Prescription charges map: The UK cities & towns which owe the most money in unpaid fines

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NHS explain what a Prescription Prepayment Certificate is

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After those who are ill see their doctor, they will eventually be diagnosed and receive an appropriate prescription to take to a pharmacy. Thanks to regulation, prescription chargers are usually affordable but during the pandemic many households have struggled to meet ends meet. According to NHS statistics, prescription prices rise on average by at least 2.54 percent every calendar year.

People in England need to pay prescription charges, while both Scotland and Wales have no such fines.

Online pharmacy From Mars has recently commissioned a report into which cities and towns in England owe the most money thanks to unpaid prescription charges.

The healthcare provider’s survey looked specifically at the top ten locations with the highest number of PCN fines per 100,000 people.

It was revealed that Birmingham was the top city with the highest number of people who had unpaid prescription fines.

The city was found to have 2,810 PCN fines for a total value £252,257 across the whole of Birmingham.

Manchester and Leeds joined the city in the top three with 1,757 and 1,636 each, respectively.

It was revealed that Leeds owed around £144,655 in prescription charges , while Manchester had a total debt of £159,161.

Rounding up the top ten were Bradford, Liverpool, Sheffield, Oldham, Country Durham, Cornwall and Newham.

Furthermore, From Mars’ report revealed that these ten locations owed a grand total of £1,210,900.

These specific towns and cities combined have received over 14,000 PCN fines for non-payment of prescription charges.

Navin Khosla, a Superintendent Pharmacist and CQC Care Manager, medically reviewed From Mars report.

According to Mr Khosla, NHS regulation of prices provides some support to households across the UK, however fines can stack up.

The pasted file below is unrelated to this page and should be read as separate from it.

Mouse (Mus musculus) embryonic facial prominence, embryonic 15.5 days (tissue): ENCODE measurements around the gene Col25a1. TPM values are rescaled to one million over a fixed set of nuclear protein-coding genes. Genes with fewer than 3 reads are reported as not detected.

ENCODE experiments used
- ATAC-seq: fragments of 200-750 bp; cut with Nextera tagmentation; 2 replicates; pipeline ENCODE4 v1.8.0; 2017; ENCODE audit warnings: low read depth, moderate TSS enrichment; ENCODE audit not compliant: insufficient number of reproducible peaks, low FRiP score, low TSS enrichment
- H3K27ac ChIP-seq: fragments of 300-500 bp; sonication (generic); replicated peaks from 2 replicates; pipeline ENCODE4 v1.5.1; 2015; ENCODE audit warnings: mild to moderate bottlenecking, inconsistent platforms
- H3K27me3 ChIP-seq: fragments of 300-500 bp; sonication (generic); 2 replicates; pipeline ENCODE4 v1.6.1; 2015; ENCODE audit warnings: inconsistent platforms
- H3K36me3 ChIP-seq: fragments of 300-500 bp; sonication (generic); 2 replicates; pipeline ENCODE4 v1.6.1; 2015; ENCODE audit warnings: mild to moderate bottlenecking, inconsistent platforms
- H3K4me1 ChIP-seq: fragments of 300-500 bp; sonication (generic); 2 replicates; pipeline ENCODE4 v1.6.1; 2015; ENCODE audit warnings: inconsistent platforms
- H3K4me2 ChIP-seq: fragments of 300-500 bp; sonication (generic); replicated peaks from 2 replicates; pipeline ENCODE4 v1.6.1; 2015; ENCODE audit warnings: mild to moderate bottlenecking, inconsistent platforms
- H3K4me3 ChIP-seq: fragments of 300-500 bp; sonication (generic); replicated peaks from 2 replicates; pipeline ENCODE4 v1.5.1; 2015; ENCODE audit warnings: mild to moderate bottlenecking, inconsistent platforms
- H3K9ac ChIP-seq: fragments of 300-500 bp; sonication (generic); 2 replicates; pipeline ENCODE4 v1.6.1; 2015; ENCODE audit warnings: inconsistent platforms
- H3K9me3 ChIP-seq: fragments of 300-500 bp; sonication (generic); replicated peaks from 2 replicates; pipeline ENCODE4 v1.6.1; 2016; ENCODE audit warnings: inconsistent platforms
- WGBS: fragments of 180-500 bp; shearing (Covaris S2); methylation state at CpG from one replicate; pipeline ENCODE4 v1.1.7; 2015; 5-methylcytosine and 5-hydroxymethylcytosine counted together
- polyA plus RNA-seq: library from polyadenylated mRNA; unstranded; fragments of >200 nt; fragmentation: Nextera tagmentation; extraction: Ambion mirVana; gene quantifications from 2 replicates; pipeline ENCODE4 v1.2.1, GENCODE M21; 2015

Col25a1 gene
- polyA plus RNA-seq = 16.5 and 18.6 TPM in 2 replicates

He explained: “The regulation of NHS prescription prices prevents discrimination based on your health issues, meaning that you won’t end up having to pay a fortune just because you happen to have a condition that requires more expensive medicine.

“However, the cost of prescriptions goes up every year.

“While this increase is usually only by a small margin, they do add up.

“This is especially the case if you require more than one prescription to treat one or various ailments.

“So, while it’s a good thing that our prices are regulated, there’s good reason as to why people may struggle to afford them depending on their personal and financial situation.”

Despite these charges, some people are eligible for free prescriptions if they are 60 or over, under the age of 16, are pregnant, have a continuing physical disability or are a NHS inpatient.

Furthermore, people on DWP benefits are also eligible for free prescriptions, particularly if they are on Universal Credit or Jobseeker’s Allowance.

Britons are encouraged to reach out to their GP to see whether they are eligible for free prescriptions in the near future.

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